UCL News


UCL science historian shortlisted for Aventis Prize

20 April 2006

Professor Arthur Miller (UCL Science & Technology Studies) has been shortlisted for the Aventis Prize for Science Writing, for his book 'Empire of the Stars: Obsession, Friendship, and Betrayal in the Quest for Black Holes'.

Professor Arthur Miller The result will be announced at an award ceremony at The Royal Society on 16th May 2006. Now in their 18th year, the Aventis Prizes for Science Books are awarded for high quality and accessible writing on science, with General and Junior categories for titles aimed at adults and children. Previous winners of the £10,000 prizes have included Stephen Hawking and Bill Bryson.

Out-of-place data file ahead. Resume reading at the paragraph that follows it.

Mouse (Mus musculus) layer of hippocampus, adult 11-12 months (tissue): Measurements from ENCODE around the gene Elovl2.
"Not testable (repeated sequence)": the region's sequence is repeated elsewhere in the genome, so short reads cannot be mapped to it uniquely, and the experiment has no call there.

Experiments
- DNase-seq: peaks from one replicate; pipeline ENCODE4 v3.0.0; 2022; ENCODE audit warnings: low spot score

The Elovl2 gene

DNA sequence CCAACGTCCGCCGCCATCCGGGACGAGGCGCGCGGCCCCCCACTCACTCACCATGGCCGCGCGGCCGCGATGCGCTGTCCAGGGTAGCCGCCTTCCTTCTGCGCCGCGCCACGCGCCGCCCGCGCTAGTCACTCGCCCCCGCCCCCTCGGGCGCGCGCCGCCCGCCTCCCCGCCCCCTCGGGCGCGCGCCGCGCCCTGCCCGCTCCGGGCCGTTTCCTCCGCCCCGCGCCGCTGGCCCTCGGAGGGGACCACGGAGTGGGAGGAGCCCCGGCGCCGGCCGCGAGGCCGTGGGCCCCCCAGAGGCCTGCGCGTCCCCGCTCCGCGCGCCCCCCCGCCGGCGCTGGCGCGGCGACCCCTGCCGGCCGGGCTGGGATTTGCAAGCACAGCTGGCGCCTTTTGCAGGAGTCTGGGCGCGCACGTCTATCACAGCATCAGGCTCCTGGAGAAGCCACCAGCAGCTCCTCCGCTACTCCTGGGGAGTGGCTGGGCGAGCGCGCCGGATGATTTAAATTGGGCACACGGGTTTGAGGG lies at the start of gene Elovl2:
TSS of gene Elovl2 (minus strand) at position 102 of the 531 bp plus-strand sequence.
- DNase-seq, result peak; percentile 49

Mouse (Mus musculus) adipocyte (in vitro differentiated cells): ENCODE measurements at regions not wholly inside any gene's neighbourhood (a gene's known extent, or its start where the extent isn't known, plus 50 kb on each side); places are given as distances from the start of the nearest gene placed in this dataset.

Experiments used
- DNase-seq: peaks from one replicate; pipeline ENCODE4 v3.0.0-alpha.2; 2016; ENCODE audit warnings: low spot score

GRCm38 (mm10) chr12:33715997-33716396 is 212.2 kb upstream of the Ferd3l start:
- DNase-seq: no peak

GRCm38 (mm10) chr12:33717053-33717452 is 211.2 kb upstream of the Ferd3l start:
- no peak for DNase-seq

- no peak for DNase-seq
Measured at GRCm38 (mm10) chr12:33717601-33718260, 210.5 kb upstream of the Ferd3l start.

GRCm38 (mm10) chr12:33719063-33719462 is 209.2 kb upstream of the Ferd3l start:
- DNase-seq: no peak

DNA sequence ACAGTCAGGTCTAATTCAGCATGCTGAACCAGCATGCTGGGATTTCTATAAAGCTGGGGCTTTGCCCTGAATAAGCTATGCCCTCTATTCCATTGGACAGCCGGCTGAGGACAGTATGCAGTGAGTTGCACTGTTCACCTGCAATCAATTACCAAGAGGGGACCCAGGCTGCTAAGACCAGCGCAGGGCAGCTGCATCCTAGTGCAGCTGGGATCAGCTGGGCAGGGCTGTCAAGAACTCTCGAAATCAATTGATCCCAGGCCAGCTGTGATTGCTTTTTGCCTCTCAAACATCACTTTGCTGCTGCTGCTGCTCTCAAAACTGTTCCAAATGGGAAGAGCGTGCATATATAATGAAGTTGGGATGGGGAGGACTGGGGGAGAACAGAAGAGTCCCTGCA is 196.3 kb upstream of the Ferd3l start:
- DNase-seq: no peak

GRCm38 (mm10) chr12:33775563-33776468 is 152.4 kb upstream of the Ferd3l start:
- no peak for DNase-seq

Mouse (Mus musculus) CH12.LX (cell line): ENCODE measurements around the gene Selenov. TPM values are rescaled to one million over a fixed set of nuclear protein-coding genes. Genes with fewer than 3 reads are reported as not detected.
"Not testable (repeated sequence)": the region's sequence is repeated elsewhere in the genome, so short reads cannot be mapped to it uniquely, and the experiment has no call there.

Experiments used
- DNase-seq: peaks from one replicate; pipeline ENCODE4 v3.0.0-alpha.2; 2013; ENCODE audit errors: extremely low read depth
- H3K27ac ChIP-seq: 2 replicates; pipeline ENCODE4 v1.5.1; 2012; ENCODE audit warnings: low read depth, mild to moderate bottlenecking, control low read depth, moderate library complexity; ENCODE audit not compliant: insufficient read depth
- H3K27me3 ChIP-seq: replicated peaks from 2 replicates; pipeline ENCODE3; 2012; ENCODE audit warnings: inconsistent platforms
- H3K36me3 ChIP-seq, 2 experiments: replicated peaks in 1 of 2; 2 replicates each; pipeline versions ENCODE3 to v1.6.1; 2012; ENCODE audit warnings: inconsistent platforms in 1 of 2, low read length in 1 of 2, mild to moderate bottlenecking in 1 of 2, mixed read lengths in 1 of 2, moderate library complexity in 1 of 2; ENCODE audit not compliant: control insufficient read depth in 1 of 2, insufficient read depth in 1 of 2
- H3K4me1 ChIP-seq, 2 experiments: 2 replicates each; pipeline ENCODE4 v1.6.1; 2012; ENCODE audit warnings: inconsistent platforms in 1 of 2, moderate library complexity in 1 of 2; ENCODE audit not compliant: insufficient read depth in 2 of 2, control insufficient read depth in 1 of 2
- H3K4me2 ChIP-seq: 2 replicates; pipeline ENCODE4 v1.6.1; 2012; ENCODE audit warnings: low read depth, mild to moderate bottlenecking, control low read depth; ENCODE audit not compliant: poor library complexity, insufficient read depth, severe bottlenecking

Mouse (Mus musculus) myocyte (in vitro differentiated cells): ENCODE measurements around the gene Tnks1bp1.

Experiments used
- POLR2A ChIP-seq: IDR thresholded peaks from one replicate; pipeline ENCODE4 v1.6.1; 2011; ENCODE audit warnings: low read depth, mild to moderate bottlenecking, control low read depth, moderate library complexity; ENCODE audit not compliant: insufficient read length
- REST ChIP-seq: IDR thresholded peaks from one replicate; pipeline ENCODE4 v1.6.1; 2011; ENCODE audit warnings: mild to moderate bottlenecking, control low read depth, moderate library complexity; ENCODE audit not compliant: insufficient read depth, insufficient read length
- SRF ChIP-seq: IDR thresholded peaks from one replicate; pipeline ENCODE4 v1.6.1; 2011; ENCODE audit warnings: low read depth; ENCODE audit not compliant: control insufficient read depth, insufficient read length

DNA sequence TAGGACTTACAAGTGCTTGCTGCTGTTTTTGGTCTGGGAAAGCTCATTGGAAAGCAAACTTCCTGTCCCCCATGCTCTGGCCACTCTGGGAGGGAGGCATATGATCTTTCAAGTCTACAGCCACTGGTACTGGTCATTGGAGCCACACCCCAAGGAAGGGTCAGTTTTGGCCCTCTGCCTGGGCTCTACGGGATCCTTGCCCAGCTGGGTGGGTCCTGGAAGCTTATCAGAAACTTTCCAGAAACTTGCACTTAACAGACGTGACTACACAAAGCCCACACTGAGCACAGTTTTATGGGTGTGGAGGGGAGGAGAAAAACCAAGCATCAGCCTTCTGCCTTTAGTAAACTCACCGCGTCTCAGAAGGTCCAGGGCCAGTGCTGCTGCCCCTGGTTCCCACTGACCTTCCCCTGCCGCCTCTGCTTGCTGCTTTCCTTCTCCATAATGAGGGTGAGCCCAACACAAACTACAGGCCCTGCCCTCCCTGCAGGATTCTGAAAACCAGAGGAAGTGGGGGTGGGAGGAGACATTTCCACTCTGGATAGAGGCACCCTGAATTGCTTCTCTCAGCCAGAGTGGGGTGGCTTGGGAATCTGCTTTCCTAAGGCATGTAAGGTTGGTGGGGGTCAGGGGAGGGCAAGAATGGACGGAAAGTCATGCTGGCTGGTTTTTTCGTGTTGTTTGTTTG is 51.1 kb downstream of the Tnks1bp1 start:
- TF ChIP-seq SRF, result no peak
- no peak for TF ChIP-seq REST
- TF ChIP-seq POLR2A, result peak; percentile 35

Shortlisted for the General Prize, 'Empire of the Stars' tells the story of how in August 1930, on a voyage from Madras to London, a young Indian looked up at the stars and contemplated their fate. Subrahmanyan Chandrasekhar - Chandra, as he was called - calculated that certain stars would suffer a violent death, collapsing virtually to nothing. This extraordinary claim, the first mathematical description of black holes, rankled one of the greatest astrophysicists of the day, Sir Arthur Eddington. When Chandra expounded his theory in front of the assembled great and good of the Royal Astronomical Society in 1935, Eddington subjected him to humiliating public ridicule, thereby setting into motion one of the greatest scientific feuds of the twentieth century - and hindering the progress of astrophysics for nearly forty years.

Professor Miller said: "I am delighted and honoured by the Royal Society's recognition of my book."

To find out more, follow the links at the bottom of this article.

Image: Professor Arthur Miller